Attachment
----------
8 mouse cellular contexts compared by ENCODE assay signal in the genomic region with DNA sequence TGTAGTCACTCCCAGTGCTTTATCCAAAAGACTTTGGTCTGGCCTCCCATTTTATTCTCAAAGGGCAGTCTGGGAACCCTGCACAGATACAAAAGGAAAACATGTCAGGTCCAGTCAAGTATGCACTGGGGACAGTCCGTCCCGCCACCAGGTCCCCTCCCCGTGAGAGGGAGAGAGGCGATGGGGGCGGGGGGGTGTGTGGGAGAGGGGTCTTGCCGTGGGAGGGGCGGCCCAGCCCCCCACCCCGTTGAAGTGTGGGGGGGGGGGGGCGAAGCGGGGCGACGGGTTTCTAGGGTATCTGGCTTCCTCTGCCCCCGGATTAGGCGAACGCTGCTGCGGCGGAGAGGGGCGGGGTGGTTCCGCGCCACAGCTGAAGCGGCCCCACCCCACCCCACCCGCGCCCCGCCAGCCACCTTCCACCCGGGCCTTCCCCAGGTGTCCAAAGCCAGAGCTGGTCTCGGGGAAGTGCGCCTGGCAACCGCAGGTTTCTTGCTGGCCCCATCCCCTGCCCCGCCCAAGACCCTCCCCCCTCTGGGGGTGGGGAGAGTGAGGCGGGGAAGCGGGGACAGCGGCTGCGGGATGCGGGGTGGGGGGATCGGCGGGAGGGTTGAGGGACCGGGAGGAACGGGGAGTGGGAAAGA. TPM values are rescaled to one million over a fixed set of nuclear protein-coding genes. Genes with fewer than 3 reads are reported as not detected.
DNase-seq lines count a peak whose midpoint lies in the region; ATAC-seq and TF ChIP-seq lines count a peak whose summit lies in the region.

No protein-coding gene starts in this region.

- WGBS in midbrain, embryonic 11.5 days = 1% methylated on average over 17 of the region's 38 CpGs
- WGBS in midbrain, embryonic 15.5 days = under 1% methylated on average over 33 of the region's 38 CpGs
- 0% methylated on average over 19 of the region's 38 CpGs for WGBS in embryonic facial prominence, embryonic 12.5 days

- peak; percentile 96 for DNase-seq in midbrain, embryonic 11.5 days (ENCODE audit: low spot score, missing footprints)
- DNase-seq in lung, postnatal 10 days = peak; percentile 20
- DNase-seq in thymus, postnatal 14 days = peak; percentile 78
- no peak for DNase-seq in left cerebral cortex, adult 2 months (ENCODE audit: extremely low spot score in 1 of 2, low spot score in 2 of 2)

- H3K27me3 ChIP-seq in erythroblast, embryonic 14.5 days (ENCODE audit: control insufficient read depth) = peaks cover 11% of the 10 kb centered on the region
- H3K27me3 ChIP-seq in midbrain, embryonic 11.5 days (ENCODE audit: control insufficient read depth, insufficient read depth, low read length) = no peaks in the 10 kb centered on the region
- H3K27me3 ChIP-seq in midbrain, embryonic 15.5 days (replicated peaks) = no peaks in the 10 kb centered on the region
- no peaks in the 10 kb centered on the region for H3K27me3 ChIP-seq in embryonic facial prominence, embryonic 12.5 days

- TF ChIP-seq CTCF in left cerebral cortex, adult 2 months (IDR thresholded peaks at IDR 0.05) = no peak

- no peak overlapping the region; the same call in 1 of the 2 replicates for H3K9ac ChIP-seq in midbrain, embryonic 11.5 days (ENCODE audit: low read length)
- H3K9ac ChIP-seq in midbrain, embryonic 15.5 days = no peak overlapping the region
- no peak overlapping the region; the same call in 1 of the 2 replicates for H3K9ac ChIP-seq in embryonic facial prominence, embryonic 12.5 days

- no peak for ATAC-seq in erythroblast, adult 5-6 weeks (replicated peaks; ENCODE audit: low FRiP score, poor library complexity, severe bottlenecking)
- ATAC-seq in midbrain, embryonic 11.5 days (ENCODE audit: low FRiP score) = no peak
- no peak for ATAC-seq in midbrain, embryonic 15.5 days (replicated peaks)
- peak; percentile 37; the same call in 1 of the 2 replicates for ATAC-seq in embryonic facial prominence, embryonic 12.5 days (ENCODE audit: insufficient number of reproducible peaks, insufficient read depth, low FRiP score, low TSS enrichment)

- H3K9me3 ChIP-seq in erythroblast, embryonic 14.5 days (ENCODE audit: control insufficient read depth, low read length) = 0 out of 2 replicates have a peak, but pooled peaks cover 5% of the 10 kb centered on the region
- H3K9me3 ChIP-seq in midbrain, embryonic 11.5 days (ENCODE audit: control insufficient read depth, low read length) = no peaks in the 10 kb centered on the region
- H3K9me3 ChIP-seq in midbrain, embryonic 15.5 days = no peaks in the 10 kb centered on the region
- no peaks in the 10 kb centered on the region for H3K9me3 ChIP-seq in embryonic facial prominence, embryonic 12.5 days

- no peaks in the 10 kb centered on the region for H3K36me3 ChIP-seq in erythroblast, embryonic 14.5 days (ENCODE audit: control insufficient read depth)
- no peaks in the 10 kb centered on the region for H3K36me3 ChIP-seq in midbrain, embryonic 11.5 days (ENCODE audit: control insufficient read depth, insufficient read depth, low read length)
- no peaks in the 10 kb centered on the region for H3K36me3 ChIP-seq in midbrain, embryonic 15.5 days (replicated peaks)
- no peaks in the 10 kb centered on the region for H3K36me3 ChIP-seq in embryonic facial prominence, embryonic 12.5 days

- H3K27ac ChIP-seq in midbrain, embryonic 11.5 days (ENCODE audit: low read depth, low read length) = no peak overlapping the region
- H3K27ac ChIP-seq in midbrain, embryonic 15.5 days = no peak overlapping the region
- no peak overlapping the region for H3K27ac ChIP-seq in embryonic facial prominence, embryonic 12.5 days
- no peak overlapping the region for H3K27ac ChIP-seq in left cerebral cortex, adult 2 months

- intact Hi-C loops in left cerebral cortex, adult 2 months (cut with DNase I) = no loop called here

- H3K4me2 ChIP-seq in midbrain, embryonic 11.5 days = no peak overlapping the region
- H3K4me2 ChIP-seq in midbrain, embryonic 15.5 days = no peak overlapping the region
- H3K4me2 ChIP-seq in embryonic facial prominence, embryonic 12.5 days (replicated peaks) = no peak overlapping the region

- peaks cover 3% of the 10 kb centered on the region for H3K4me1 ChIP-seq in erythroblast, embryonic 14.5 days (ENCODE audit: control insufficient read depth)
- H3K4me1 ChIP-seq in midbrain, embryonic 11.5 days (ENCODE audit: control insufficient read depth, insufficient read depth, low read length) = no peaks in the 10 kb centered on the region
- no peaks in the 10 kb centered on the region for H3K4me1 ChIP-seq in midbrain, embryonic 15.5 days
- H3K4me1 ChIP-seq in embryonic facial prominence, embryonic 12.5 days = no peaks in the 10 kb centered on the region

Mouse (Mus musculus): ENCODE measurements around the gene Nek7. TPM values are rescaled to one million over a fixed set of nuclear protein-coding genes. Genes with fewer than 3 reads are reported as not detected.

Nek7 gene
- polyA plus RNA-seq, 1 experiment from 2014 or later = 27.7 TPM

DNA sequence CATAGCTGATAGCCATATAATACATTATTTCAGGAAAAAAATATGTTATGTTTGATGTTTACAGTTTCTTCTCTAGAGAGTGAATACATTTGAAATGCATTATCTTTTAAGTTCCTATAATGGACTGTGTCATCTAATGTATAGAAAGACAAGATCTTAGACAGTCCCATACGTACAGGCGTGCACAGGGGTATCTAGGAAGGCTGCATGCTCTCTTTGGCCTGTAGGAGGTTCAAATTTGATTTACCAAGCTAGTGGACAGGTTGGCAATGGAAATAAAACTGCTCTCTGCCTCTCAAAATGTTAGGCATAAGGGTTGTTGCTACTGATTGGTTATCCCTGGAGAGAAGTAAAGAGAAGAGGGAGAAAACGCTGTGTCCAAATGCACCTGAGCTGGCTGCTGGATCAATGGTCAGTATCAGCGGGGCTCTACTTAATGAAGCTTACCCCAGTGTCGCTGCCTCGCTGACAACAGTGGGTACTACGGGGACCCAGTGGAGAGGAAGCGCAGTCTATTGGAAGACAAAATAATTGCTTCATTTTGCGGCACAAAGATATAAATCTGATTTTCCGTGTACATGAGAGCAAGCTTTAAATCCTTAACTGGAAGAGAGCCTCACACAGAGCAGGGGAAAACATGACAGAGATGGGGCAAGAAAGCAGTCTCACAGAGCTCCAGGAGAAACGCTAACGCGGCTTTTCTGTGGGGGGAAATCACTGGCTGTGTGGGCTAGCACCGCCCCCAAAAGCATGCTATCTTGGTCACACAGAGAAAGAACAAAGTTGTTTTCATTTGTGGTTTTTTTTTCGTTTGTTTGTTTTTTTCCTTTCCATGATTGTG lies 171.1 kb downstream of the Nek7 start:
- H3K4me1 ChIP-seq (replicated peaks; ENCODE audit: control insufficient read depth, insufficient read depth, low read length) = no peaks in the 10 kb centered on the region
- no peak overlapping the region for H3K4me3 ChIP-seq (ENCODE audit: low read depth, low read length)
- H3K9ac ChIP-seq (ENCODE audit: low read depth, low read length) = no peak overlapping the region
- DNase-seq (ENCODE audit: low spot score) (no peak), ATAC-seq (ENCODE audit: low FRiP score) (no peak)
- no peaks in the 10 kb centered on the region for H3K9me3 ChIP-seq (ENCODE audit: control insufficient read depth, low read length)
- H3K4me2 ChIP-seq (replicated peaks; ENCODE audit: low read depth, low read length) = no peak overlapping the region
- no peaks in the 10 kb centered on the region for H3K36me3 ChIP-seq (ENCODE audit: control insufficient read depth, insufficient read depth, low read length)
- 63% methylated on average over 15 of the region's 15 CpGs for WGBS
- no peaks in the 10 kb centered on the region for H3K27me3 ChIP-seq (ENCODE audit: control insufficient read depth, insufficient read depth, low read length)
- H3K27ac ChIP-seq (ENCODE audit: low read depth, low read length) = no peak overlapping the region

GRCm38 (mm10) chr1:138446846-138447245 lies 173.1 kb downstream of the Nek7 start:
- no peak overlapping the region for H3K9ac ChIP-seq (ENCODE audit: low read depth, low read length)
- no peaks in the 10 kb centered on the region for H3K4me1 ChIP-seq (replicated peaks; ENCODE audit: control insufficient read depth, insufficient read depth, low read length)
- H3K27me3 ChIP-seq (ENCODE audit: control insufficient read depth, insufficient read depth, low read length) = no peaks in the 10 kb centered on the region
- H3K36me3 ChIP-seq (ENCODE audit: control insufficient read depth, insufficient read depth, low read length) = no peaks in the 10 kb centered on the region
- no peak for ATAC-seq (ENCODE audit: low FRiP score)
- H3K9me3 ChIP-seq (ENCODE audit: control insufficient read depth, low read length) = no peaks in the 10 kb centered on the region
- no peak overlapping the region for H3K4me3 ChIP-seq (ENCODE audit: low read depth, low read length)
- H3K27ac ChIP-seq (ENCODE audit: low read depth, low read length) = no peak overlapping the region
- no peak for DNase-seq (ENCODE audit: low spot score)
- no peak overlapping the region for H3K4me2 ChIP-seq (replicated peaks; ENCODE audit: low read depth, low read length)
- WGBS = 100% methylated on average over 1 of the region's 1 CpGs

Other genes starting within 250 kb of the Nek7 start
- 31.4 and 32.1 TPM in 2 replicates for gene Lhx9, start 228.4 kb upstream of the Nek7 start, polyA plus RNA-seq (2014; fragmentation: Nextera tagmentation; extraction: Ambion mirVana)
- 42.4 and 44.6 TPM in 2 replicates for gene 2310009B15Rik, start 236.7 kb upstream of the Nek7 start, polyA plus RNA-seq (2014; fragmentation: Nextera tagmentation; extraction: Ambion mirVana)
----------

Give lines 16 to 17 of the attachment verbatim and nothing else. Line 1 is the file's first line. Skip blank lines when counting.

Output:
- no peak overlapping the region; the same call in 1 of the 2 replicates for H3K9ac ChIP-seq in midbrain, embryonic 11.5 days (ENCODE audit: low read length)
- H3K9ac ChIP-seq in midbrain, embryonic 15.5 days = no peak overlapping the region